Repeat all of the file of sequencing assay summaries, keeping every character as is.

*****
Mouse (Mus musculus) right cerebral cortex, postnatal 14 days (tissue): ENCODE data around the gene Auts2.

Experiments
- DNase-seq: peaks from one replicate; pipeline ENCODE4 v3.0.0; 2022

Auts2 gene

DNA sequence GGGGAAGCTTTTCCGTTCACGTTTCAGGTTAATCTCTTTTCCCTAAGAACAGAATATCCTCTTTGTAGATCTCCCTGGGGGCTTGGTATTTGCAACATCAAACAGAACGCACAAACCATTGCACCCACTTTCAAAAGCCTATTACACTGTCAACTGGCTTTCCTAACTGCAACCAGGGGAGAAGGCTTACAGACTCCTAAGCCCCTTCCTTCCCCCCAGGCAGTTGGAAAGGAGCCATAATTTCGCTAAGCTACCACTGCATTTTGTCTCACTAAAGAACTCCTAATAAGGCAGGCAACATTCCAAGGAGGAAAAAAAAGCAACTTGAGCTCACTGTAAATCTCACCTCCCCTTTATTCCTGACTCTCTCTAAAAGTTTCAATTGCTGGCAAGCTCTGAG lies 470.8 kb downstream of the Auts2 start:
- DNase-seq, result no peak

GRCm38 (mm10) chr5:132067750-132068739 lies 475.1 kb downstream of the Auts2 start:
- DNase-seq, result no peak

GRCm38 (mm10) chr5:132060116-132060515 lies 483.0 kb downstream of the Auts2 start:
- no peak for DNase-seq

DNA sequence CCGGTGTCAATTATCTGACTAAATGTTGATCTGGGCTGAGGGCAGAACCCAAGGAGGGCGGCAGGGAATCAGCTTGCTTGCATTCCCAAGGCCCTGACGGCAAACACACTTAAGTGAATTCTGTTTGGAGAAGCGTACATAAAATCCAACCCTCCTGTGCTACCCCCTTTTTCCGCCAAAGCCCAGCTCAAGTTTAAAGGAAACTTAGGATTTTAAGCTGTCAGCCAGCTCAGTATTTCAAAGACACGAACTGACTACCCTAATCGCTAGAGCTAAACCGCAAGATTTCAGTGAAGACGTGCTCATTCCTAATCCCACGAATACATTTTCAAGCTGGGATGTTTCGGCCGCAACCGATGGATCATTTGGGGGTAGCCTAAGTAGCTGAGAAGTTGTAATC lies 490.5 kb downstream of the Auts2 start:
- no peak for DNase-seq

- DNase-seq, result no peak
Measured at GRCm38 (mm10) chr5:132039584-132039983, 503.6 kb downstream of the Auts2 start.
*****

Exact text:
Mouse (Mus musculus) right cerebral cortex, postnatal 14 days (tissue): ENCODE data around the gene Auts2.

Experiments
- DNase-seq: peaks from one replicate; pipeline ENCODE4 v3.0.0; 2022

Auts2 gene

DNA sequence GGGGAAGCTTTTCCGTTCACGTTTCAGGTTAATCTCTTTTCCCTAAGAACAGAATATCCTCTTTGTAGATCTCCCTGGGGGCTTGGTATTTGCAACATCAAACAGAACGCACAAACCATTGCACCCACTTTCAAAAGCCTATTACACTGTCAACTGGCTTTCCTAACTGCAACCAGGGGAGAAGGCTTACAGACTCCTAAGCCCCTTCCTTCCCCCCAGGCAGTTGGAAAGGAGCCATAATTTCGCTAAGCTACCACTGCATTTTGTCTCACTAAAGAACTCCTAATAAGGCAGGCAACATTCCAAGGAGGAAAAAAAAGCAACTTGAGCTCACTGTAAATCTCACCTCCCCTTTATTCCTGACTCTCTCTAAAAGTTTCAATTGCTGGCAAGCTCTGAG lies 470.8 kb downstream of the Auts2 start:
- DNase-seq, result no peak

GRCm38 (mm10) chr5:132067750-132068739 lies 475.1 kb downstream of the Auts2 start:
- DNase-seq, result no peak

GRCm38 (mm10) chr5:132060116-132060515 lies 483.0 kb downstream of the Auts2 start:
- no peak for DNase-seq

DNA sequence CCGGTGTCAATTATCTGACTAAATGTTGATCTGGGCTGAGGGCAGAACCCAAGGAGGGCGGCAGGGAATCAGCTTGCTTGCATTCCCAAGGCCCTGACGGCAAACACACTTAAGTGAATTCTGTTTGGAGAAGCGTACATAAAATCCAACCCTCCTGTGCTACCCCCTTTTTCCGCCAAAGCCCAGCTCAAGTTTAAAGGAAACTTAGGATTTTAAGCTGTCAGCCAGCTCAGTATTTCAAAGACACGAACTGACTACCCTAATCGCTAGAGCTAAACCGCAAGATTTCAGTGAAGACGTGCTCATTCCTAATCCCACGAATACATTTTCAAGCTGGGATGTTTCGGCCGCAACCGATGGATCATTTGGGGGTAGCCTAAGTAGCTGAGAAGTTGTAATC lies 490.5 kb downstream of the Auts2 start:
- no peak for DNase-seq

- DNase-seq, result no peak
Measured at GRCm38 (mm10) chr5:132039584-132039983, 503.6 kb downstream of the Auts2 start.